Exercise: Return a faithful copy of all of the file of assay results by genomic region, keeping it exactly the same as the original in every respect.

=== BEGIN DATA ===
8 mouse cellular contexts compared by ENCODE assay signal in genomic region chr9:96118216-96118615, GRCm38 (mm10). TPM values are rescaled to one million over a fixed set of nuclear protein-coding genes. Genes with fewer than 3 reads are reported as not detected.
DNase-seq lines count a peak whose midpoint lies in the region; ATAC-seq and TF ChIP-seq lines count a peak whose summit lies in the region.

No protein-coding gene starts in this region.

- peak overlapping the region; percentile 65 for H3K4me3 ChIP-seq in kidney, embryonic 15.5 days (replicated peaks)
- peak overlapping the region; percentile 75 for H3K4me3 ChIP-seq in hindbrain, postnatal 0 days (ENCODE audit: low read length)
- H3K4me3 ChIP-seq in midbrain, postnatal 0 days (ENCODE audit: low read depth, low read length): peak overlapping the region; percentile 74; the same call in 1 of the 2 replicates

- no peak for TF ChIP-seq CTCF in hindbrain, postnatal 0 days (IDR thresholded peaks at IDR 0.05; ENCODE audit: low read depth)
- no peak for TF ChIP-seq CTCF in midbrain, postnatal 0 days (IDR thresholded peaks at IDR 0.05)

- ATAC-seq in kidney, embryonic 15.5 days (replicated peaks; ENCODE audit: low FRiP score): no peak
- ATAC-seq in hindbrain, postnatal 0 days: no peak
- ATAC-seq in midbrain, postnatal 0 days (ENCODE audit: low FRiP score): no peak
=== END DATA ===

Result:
8 mouse cellular contexts compared by ENCODE assay signal in genomic region chr9:96118216-96118615, GRCm38 (mm10). TPM values are rescaled to one million over a fixed set of nuclear protein-coding genes. Genes with fewer than 3 reads are reported as not detected.
DNase-seq lines count a peak whose midpoint lies in the region; ATAC-seq and TF ChIP-seq lines count a peak whose summit lies in the region.

No protein-coding gene starts in this region.

- peak overlapping the region; percentile 65 for H3K4me3 ChIP-seq in kidney, embryonic 15.5 days (replicated peaks)
- peak overlapping the region; percentile 75 for H3K4me3 ChIP-seq in hindbrain, postnatal 0 days (ENCODE audit: low read length)
- H3K4me3 ChIP-seq in midbrain, postnatal 0 days (ENCODE audit: low read depth, low read length): peak overlapping the region; percentile 74; the same call in 1 of the 2 replicates

- no peak for TF ChIP-seq CTCF in hindbrain, postnatal 0 days (IDR thresholded peaks at IDR 0.05; ENCODE audit: low read depth)
- no peak for TF ChIP-seq CTCF in midbrain, postnatal 0 days (IDR thresholded peaks at IDR 0.05)

- ATAC-seq in kidney, embryonic 15.5 days (replicated peaks; ENCODE audit: low FRiP score): no peak
- ATAC-seq in hindbrain, postnatal 0 days: no peak
- ATAC-seq in midbrain, postnatal 0 days (ENCODE audit: low FRiP score): no peak